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FlyerTalk’s Most Shared Stories of 2015

FlyerTalk’s Most Shared Stories of 2015
Joe Cortez

New technologies, Open Skies, historical travel and bad passengers were all on FlyerTalkers’ minds in 2015.

The year 2015 was a mixed bag for many frequent flyers as they discovered new ways to view their world. From a number of technologies that changed the way we interact with fellow passengers, to a fond look back at the golden era of aviation, FlyerTalkers witnessed a year of aviation change first, alongside their fellow frequent flyers.

However, some stories captured FlyerTalkers’ attention more than others. The result was numerous threads, comments and shares about the headlines. Of the thousands of stories published, here are the stories that captured your attention the most in 2015.

Modern technology makes travel a better experience?

Smartphones and mobile applications have made travel a better experience for many passengers. In some cases, using the various applications have also made the passenger experience more lucrative and even a little more personal.

FlyerTalkers took particular note to the CrewMe app, released as a Tinder alternative for airline personnel. If that didn’t work, flyers could at least offer their seats to other flyers using Seateroo, facilitating the perfect seat swap for the right price.

However, technology was not always to flyer’s benefit in the last year. One flyer learned the hard way after he was banned from flying for claiming to hack over 20 in-flight entertainment systems. Others had their plans derailed when Southwest Airlines’ website crashed right in the middle of a fare sale.

Open Skies showdowns keep flyers (and executives) talking

When technology was not amusing flyers, executives of two major international airlines were. Throughout the year, two major heavyweights exchanged verbal blows over the Open Skies debate that occupied the headlines.

Shortly after taking the legacy carriers’ Open Skies complaints to Capitol Hill, Delta Air Lines chief executive Richard Anderson raised the rhetorical bar by indirectly linking the Middle East Three to 9/11. Qatar Airways chief executive Akbar Al-Baker quickly fired back, calling the allegations “bullshit” on CNN program Quest Means Business.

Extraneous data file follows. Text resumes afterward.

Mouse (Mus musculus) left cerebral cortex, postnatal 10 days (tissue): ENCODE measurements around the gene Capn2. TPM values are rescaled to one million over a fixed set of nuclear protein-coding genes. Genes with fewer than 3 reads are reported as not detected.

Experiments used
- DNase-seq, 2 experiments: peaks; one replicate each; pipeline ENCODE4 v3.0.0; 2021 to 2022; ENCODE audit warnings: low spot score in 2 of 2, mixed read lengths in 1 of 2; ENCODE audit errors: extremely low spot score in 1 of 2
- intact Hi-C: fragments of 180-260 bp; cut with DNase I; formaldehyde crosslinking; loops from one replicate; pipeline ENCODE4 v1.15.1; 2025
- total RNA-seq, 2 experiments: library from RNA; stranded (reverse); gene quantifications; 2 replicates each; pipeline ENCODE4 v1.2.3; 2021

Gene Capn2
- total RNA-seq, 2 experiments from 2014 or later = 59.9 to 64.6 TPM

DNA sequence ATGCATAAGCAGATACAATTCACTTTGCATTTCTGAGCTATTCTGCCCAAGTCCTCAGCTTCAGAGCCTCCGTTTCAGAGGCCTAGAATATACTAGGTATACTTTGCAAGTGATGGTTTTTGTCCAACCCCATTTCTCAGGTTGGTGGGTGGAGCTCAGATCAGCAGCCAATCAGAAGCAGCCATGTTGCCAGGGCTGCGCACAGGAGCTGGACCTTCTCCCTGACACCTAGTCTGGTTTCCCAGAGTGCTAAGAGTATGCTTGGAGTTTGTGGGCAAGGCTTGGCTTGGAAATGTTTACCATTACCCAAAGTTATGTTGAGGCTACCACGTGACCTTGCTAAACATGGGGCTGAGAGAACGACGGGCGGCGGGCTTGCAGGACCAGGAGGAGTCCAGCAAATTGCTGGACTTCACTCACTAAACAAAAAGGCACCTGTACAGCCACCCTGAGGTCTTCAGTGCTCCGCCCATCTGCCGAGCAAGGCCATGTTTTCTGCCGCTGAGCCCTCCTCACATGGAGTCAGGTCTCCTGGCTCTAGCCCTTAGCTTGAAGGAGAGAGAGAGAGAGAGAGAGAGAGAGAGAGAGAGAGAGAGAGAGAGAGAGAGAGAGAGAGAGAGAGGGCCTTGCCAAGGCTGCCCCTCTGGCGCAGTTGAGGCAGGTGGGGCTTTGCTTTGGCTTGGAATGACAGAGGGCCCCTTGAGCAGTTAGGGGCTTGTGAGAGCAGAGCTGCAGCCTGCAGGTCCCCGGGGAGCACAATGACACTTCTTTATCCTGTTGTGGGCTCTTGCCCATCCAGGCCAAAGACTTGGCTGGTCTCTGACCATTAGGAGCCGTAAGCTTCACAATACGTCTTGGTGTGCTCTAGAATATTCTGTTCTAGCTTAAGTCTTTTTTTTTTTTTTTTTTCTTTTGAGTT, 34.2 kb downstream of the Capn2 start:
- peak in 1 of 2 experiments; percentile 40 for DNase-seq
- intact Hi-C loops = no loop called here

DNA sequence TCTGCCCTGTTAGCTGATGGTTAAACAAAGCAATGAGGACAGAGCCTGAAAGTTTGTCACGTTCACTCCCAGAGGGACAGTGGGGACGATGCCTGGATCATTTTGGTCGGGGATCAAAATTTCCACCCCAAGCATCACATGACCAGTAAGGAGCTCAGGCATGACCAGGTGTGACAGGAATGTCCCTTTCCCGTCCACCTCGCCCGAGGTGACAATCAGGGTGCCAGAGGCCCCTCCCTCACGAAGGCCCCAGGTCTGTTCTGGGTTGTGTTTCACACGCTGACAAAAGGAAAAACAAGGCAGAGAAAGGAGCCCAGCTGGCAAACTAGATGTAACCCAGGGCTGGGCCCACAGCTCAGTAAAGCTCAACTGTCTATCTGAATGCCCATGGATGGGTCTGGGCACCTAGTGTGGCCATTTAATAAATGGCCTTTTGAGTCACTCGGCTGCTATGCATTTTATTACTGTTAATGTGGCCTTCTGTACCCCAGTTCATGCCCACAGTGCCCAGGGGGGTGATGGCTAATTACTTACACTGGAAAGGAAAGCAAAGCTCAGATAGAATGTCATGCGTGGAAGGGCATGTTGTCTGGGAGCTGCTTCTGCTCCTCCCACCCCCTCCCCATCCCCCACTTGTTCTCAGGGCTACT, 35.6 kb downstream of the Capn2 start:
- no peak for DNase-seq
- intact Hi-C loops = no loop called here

The rhetoric only escalated from there. By June, Anderson called Qatar Airways and their two counterparts the “Greatest Challenge” to the airline industry. By the end of the year, Al-Baker openly called Anderson out, telling a group of reporters: “Let him come face to face with me in any forum…I will hang him on a wall.”

Poorly-behaving passengers made FlyerTalkers ask: “Why?”

If airline executives weren’t behaving badly, fellow passengers certainly were throughout the year. Multiple cases particularly captured travelers attention in 2015, making these offenders possibly the worst passengers of the year.

In February, a would-be Jedi flyer opened an emergency exit prior to departure, telling flight attendants “the door is not important.” In August flight, a mother allowed a child to relieve herself in the aisle because the lavatories were simply too crowded. Meanwhile, on a Norwegian Air flight from Paris, a couple attempting to join the “Mile High Club” were put on notice when a flight attendant broadcast their activities to the cabin.

For those who want to relive the worst moments of the year’s passenger experiences, be sure to check out the Worst Passenger of the Week archives on FlyerTalk.

FlyerTalkers took the time to honor their past

The year was not just about the future of travel, but about the past as well. Over the past year, FlyerTalkers honored two airlines that fly no more by reliving their traditions once more.

In August, FlyerTalk was invited to the Air Hollywood lot for the Pan Am experience. Promoted as the complete re-enactment of flying aboard a Pan Am Clipper, ticketed “flyers” were given the full treatment, as well as a history lesson about the worlds’ original legacy carrier.

FlyerTalk was also on scene for the final opening of the TWA Flight Center at John F. Kennedy International Airport (JFK). Both former crew members and aviation enthusiasts gathered to say goodbye to one of the original jet age buildings before construction begins to convert the building to a hotel.

[Image: Getty]

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